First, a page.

Case Study AGVs for Snack Brands Australia
Although a relatively young brand, Snack Brands Australia has already had an enormous stamp in the snack food market in Australia. Originally born out of The Smith’s Snackfood Company, Snack Brands was created in 2008. Snack Brands now encompasses CC’s, Thins, Kettle Chips, the Natural Chip Company, Cheezels, Chickadees, French Fries, Jumpy’s and Samboy, producing four million packets of chips per week (200 million per year).
As such a short term success story, Paperless has been working with Snack Brands as its warehouse management system since day one back in 2008. In fact, Paperless has been involved with Snack Brands in previous iterations way back to 1994, which is over 21 years.
However, over the past year, Paperless and Snack Brands have been working on the implementation of a new Automated Guided Vehicle (AGV) project and their 13,000 pallet capacity distribution centre at Smithfield.
New Automated Guided Vehicle (AGV) project implementation
Following several years of project and business case evaluation, Snack Brands Australia approved a complex Automated Guided Vehicle (AGV) project. Snack Brands initiated the project in order to improve its supply chain efficiency as well as increasing the warehouse automation in its biggest warehouse by implementing AGVs to replace most existing forklift activity.
Snack Brands were conscious of the size and scope of the project, as such spent a considerable time up front working through the requirements and business case to ensure that the project would be a success. This project would take over a year to implement but has fully automated Snack Brands warehousing workflow, increasing operational efficiency at the Smithfield site.
Snack Brands identified a key condition of the project was ensuring that the Paperless Warehousing Group WMS would be fully integrated with the AGV system. Paperless created an interface between AGV supplier NDC Automation and the Paperless WMS to ensure the continued smooth management of Snack Brands warehouse operations. The Snack Brands team also ruled out any changes to integration between the Paperless Warehousing Group and upstream ERP Dynamic AX, a guideline that was successfully integrated into the project.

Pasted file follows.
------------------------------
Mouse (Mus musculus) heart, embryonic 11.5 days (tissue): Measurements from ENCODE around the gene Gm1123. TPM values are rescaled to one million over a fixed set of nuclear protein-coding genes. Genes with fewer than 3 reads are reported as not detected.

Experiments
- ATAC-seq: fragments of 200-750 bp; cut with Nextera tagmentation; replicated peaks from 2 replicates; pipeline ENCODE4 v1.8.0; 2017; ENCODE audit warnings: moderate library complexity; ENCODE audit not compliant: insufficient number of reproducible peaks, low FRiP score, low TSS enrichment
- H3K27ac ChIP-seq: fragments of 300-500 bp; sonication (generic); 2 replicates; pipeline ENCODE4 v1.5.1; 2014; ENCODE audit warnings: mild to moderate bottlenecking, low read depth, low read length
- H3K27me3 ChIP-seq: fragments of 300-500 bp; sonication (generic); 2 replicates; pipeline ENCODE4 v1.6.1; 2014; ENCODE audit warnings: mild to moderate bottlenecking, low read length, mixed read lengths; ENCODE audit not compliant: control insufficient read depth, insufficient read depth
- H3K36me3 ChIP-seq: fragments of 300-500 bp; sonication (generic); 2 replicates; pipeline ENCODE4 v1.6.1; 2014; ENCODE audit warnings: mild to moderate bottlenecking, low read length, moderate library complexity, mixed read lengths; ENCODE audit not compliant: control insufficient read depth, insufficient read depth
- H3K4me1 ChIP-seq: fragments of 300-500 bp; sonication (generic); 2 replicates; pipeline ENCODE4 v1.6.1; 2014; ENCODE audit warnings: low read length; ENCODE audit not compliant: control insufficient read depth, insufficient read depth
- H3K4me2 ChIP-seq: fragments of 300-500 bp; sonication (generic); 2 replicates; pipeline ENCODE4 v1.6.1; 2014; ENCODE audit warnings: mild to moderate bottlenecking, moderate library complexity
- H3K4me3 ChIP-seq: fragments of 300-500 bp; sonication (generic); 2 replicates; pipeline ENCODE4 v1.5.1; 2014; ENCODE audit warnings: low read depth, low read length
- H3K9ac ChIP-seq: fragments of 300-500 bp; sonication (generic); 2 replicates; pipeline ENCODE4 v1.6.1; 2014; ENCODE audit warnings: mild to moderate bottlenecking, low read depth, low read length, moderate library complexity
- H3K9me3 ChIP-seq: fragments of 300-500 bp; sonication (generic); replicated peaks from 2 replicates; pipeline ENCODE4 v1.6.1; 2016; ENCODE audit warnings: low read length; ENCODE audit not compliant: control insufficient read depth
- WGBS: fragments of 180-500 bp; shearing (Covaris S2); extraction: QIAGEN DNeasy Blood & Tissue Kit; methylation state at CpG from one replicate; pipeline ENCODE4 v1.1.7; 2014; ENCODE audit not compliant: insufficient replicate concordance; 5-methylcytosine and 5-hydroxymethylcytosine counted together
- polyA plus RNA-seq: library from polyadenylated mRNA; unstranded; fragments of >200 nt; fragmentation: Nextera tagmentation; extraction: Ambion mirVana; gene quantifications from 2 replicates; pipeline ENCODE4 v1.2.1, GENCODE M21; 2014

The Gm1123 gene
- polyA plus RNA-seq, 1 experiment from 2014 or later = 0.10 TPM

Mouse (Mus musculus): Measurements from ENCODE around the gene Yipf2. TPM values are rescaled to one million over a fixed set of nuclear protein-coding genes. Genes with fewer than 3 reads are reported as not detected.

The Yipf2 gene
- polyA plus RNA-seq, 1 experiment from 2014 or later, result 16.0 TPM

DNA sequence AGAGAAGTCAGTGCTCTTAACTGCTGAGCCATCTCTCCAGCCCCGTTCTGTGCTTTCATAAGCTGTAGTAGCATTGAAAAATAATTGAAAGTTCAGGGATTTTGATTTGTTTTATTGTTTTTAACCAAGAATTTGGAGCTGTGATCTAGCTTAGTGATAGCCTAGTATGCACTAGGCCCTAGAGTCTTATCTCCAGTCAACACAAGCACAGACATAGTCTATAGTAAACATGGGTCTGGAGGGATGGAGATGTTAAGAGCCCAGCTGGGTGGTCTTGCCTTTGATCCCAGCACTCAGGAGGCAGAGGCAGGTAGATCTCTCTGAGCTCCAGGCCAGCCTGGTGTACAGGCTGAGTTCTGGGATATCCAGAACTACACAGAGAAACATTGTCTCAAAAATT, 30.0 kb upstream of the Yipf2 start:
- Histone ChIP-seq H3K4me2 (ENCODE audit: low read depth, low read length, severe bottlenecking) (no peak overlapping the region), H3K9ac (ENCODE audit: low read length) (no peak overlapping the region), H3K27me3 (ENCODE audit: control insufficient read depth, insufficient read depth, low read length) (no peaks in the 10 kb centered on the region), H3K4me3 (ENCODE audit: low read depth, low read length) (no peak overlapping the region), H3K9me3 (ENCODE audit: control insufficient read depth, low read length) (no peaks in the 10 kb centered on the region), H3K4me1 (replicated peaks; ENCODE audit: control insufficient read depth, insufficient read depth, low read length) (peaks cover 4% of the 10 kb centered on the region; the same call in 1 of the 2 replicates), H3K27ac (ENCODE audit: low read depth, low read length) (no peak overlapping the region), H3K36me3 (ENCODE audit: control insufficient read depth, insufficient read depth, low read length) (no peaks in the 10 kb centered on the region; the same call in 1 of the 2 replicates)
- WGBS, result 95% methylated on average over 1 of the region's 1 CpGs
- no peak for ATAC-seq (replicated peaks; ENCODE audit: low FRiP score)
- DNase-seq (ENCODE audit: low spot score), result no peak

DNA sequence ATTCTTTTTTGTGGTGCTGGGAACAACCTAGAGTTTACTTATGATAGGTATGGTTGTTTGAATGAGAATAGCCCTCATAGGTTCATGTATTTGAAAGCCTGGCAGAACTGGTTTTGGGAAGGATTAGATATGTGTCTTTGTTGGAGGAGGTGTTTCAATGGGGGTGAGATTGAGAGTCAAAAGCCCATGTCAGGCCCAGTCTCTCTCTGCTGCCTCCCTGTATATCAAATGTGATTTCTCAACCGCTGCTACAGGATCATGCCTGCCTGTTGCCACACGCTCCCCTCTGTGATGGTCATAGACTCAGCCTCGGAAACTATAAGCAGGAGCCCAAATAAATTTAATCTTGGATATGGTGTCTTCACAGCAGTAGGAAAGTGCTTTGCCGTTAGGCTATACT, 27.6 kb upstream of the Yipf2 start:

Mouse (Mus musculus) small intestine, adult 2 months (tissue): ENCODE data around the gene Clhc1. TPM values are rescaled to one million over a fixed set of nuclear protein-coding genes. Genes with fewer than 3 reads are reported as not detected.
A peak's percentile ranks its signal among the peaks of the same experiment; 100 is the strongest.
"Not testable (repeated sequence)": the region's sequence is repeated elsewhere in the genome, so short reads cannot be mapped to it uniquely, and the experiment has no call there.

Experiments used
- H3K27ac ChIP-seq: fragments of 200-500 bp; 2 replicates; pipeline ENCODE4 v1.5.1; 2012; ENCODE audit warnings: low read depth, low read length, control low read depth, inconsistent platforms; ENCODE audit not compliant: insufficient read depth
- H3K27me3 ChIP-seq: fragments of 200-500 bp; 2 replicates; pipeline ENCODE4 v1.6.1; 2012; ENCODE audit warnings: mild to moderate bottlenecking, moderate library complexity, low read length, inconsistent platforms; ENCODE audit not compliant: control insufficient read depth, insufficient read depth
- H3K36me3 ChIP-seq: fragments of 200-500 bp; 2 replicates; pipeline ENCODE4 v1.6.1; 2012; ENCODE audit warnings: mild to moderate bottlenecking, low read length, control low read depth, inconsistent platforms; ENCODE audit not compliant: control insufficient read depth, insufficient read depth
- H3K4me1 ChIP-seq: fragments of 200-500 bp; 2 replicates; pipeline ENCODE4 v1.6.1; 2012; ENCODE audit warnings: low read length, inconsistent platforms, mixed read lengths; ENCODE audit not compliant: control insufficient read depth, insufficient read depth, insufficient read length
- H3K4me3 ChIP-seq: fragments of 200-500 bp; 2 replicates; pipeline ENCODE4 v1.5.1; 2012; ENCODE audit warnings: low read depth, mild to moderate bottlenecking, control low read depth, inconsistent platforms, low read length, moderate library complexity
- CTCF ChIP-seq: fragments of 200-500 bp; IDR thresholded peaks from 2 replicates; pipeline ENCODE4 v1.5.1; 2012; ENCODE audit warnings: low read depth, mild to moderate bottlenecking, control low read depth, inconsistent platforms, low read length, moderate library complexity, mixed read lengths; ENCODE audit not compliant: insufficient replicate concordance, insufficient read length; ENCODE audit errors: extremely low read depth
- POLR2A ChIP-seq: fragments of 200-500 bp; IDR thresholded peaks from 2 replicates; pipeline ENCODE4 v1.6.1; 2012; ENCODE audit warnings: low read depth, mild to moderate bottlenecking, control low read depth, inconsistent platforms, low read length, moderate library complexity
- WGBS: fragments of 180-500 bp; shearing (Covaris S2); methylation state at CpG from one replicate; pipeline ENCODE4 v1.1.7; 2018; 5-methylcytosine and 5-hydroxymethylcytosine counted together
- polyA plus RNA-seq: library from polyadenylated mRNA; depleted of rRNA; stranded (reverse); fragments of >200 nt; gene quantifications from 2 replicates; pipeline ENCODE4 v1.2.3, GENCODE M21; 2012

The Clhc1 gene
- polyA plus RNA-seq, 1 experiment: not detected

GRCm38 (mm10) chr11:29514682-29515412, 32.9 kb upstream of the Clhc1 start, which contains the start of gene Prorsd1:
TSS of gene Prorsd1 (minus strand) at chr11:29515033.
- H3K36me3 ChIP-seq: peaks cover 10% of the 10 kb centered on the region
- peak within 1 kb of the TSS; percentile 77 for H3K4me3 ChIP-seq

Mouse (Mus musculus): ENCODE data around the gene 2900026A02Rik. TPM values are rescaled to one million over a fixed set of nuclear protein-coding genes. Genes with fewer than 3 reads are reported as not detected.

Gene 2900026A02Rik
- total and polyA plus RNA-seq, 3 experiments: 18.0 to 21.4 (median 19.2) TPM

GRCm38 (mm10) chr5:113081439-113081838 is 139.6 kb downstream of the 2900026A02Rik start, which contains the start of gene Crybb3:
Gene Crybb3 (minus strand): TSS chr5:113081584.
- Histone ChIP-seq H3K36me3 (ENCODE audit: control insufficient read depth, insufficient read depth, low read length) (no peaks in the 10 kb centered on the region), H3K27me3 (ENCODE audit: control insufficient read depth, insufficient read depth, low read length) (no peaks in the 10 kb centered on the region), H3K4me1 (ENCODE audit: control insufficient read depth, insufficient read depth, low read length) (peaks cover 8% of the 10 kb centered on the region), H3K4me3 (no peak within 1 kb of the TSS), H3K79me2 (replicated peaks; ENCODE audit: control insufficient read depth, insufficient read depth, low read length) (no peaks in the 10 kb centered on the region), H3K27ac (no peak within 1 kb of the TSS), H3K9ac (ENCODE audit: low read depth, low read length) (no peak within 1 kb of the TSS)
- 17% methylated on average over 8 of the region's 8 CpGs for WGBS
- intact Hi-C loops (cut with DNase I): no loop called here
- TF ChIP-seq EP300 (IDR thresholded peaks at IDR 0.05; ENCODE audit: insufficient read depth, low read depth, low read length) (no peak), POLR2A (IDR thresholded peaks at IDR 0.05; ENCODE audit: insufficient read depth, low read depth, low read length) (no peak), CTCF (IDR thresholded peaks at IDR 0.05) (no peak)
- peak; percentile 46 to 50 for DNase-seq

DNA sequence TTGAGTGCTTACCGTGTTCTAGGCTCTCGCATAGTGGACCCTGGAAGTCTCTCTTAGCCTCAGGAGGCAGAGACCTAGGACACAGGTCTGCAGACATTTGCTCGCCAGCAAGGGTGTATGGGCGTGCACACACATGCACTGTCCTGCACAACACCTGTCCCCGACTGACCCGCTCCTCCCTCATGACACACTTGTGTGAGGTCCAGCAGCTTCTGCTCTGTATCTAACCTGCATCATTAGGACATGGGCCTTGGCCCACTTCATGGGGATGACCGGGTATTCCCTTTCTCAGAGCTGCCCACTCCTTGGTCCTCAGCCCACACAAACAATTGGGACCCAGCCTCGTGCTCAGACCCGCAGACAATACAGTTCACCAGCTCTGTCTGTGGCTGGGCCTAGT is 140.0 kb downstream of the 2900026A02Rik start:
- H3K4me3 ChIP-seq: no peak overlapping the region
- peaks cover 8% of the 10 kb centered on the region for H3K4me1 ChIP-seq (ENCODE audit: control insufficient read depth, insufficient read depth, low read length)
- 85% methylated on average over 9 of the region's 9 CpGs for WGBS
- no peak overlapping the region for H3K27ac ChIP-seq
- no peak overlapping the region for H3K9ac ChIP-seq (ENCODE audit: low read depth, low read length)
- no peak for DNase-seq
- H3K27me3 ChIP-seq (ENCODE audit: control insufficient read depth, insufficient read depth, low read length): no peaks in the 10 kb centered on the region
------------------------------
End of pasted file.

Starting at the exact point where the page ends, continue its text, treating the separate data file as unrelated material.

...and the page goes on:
If implementing AGVs into the warehouse wasn’t enough, the cross functional project team, was also tasked with implementing two Roll On Roll Off (RoRo) conveyors to efficiently transport pallets from the factory to warehouse. These were also required to be integrated into the final solution.
WalkerScott is a company whose main purpose is to apply technology to improve business processes in companies. WalkerScott were engaged to lead the Systems Integration Workstream and Paperless worked closely with the company as well as all other companies involved in the integration (Snack Brands Operations and IT, Linfox (3PL) Warehouse Operations, NDC Automation, ICA Australia and Sage Automation) to ensure the interface works effectively.
The project was a long-term integration and Paperless was integral for major part of the integration lifecycle over the year, including:
- Running business requirement workshops with Snack Brands internal stakeholders and external vendors.
- Documentation of interfaces
- Upgrade of Paperless Warehouse Management system to support SOAP Web Services.
- Designing test and training plans.
- Onsite commissioning and operational support.
- Delivery of hourly productivity reporting.
This was an extremely challenging project in all aspects as the technology was pushed to the extreme. Everyone learnt a lot and overcame many challenges to realise the vision of fully automating all warehouse movements.
As the Paperless Warehousing Group’s WMS division already controls the day-to-day warehouse management of the Smithfield site, the AGV integration has added another level to the supply chain automation of the Snack Brands DC.
Following the integration, the first time a pallet is physically handled by any system other than the AGV is when a forklift driver loads the pallet onto the truck to be delivered to the customer. This level of automation has resulted in a reduction in warehousing costs, a significant shift from variable to known fixed costs and improvement in afternoon and night shift productivity.